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Time is running out for the return of an Obamacare tax that can certainly hit older Americans on fixed incomes particularly hard. This tax could cost seniors an extra $500 per couple. Boomer Couples Face Return of Obamacare Tax in 2018.

Congress hasn’t taken action to delay or eliminate the tax before Jan. 1, when a moratorium on it expires. In 2015, Congress acted on a bipartisan basis to postpone the tax, which dates to President Barack Obama’s second year in office.

“It’s not just seniors, but clearly seniors are more financially strapped. And $500 per couple might not seem like a lot, but for seniors on fixed incomes, my heavens, it’s a real problem,” reported Jim Martin, chairman of the 60 Plus Association, a conservative organization for senior citizens.

The estimated average of $500 per couple is based on an October study by Oliver Wyman Health, a health research firm that says the tax would mean a “$255 increase per Medicare Advantage member (including Special Needs Plans and Employer Group Waiver Plans).”

Medicare Advantage is a supplemental benefits program in which more than 100 private insurers compete for customers within the federal Medicare program. It covers about one-third of all Medicare beneficiaries.

In 2010, when Democrats in Congress passed the Affordable Care Act, better known as Obamacare, the lawmakers included what the Internal Revenue Service calls the “health insurance provider fee.” Opponents call it the “health insurance tax,” or HIT.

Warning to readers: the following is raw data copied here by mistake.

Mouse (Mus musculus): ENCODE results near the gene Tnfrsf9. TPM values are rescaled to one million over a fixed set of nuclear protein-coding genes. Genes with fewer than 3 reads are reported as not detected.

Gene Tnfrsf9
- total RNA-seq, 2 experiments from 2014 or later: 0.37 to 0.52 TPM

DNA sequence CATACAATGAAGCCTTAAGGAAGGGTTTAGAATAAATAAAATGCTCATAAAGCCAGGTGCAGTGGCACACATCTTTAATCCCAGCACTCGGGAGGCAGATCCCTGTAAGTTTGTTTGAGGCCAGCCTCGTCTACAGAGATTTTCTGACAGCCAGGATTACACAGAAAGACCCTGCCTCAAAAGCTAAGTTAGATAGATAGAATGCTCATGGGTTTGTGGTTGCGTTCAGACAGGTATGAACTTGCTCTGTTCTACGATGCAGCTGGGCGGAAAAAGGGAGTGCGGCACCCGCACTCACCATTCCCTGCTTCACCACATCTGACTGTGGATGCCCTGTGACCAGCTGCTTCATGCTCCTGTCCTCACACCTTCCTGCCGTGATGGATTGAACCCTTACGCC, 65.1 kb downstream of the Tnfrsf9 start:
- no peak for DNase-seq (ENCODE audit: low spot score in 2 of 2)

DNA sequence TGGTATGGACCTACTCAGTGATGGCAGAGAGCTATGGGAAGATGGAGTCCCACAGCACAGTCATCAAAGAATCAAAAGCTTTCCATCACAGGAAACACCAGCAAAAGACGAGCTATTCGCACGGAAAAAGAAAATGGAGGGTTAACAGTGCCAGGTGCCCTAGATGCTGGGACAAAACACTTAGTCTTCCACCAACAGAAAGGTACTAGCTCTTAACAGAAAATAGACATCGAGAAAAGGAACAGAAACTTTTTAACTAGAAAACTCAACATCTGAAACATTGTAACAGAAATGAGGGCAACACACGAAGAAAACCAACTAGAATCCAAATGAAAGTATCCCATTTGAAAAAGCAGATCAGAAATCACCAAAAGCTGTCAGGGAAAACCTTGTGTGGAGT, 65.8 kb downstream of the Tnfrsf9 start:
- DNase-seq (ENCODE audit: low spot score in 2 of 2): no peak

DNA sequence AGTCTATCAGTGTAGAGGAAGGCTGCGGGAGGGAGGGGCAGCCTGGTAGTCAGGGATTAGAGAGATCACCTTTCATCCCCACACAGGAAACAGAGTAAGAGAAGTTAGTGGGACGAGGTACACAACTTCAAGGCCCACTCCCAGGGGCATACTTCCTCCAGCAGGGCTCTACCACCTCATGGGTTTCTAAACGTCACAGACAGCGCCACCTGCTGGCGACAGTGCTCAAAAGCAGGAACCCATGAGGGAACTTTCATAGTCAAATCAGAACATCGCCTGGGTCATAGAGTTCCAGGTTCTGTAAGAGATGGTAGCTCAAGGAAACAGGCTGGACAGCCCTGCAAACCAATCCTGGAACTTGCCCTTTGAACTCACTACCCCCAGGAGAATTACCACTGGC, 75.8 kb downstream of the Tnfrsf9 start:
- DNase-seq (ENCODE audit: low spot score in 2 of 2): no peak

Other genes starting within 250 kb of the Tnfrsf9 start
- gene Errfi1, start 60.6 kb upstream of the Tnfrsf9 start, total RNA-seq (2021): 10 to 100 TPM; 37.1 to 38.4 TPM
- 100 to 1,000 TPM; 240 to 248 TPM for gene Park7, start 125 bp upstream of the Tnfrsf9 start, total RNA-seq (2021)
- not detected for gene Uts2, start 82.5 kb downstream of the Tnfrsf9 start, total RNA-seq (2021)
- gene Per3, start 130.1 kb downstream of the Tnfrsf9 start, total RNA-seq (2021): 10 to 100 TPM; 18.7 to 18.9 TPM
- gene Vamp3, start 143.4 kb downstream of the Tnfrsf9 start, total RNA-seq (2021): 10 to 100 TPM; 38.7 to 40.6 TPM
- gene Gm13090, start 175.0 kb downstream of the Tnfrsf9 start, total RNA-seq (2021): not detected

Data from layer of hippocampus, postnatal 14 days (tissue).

The fee is a tax on health insurance companies, but the nonpartisan Congressional Budget Office projected the tax “would be largely passed through to consumers in the form of higher premiums for private coverage.”

“The bottom line is that HIT is a $12 billion tax annually on health insurance companies,” Martin said. “Guess what the companies are going to do? They’re going to pass it on.”

The 60 Plus Association launched a $500,000 TV ad campaign in November calling on Congress to block the Obamacare tax.

The tax collected $8 billion from insurers after going into effect in 2014. The tax doesn’t have a specific rate, but is set to grow every year based on the rate of growth in premiums. The Department of Health and Human Services sets the rate each year based on what it considers needed revenue.

Congress imposed the moratorium on the tax in 2015 to slow the rise in insurance premiums.

“The HIT tax is applied to all private health insurance plans, but its impact on the senior population will affect those on a fixed income and [who have] less capacity to absorb higher taxes,” Robert Moffit, a senior fellow in health policy at The Heritage Foundation, reported.“

Is this another instance where President’s Obama hands were tied, and this was a compromise to get the ACA passed?

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